With their combined strength in first-party data and increased retail footprint, grocery chains Kroger and Albertsons have an opportunity to upend the status quo in the retail media network landscape with their proposed merger.
Last week, Kroger announced intentions to buy Albertsons in a deal that values the company at $24.6 billion, one of the biggest deals in the history of the U.S. supermarket sector. “The combined company will be able to reach an expanded national audience of approximately 85 million households nationwide, fueling growth in alternative profit businesses such as Retail Media, Kroger Personal Finance, and Customer Insights,” the two companies said in a press statement.
The idea of retailers turning their websites into media platforms isn’t a new one. But over the last five years, it has commanded more interest and more attention from brands, because of how big of an advertising business e-commerce giant Amazon has been able to build. At present, Amazon leads the retail media ad landscape and clocked $31 billion in advertising revenue last year.
According to experts, the Kroger-Albertsons deal will bring a great deal of focus to retail media, and the new combined entity might even be able to challenge Walmart, the second biggest player in the retail media space, by offering brands a more compelling ad offering and a greater breadth of data that can be used to aid in ad targeting. Walmart disclosed its revenue from its media and advertising business for the first time last year, revealing that it totaled $2.1 billion.
“Retail media is a game that is going to be won or lost based on the scale of data that retailers are able to bring to bear,” Swiftly Chief Technology Officer Sean Turner said in an interview with Modern Retail. Swiftly is a technology platform that workers with retailers including Family Dollar, Lucky Supermarkets and Save Mart Supermarkets to power their websites and apps. “This new entity [Kroger-Albertsons] allows them to combine all of the reach, sales and data assets of both Albertsons as well as Kroger to form an even more powerful advertising entity,” he said.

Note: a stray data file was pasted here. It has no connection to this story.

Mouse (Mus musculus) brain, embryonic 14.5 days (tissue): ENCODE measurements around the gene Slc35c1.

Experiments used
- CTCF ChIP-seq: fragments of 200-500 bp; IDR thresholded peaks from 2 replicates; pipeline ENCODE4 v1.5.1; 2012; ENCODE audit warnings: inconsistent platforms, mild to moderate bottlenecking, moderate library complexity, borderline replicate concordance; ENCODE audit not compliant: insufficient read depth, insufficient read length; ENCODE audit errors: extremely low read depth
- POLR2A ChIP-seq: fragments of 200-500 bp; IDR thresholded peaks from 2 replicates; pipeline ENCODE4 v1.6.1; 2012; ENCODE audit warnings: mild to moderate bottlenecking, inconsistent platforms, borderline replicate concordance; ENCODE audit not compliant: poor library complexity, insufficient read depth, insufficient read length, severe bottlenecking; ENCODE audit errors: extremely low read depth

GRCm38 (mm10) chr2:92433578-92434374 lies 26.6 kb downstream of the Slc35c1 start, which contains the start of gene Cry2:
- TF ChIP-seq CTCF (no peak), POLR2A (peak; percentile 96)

According to Numerator, Kroger accounts for 9.9% of grocery spending in the U.S., while Albertsons accounts for 5.7%. That means the proposed entity would account for 15.6% of grocery spending in the U.S. making it only second to Walmart, which has a market share of 20.9%.
Kroger’s first foray into retail media happened in 2015 when it acquired Tesco’s data analytics business, Dunnhumby USA. The grocer expanded on this with the launch of its precision marketing division in 2017 to serve targeted ads across its websites and app. Over the years, Kroger has added weight to this division by making its data a lot more accessible to brands, striking partnerships with platforms like Roku and Pinterest among others to grow its reach. Most recently, Kroger disclosed last year that it was working with roughly 2,000 brands through its precision marketing arm.
Rival Albertsons, meanwhile is a much newer entrant to the retail media space. The grocer launched its retail media network in November of last year, offering a variety of ad placements through its website and app in partnership with CitrusAd and Merkle.
Grocery has become a more attractive area for advertisers given the frequency of purchase, which gives grocers more data on how their customers shop compared to other types of retailers. Their ability to collect data on what their customers buy has only grown more sophisticated as more people buy all or some of their groceries online. According to the Food Media Institute’s annual grocery shopping trends report, last year 29% of shoppers surveyed reported placing a weekly online grocery order.
“Grocery e-commerce, that’s the foundation of retail media, said Andrew Lipsman, principal analyst for retail and e-commerce at Insider Intelligence.
With about 97% of Kroger’s transactions going through the loyalty card membership program, Kroger already has a significant competitive advantage thanks to its extremely high loyalty card data fidelity, according to Lipsman.
Kroger’s strength also lies in its Precision Marketing program, which specializes in precise and personalized customer data offering for brands to create measurable impact, according to Turner.
The new Kroger-Albertsons entity will also be home to 4,996 stores, 66 distribution centers, 52 manufacturing plants, 3,972 pharmacies and 2,015 fuel centers — which would make its physical store count larger than that of Walmart’s. Turner said that Kroger and Albertsons could use that footprint to “build more leverage” within retail media specifically.
Lipsman agreed that the future of retail media will increasingly depend on the physical store, which would give the new Kroger-Albertsons entity an advantage. “Being able to pull that data [from offline sales] to use in targeting and attribution is huge.”
Turner pointed out that this merger might also be a “wake-up call” for smaller regional grocery chains in the U.S. who are all worried about the impact this could have on digital engagement with their customers.
“Now I’ve got a very formidable competitor from a digital perspective,” Turner said. Previously, an e-commerce grocery shopper in areas of the country where Krogers and Albertson’s footprints overlap were likely choosing between Instacart, Krogers and Albertsons when deciding where to buy their groceries online. “Now all of a sudden, I’ve got one entity and Instacart,” Turner said.
Ultimately, retail media is a fast-growing business revenue stream, which could benefit Kroger and Albertsons in a challenging macroeconomic environment, according to Lipsman. “I think the economics of digital advertising have changed everything,” he said. “It can really transform your bottom line profitability.”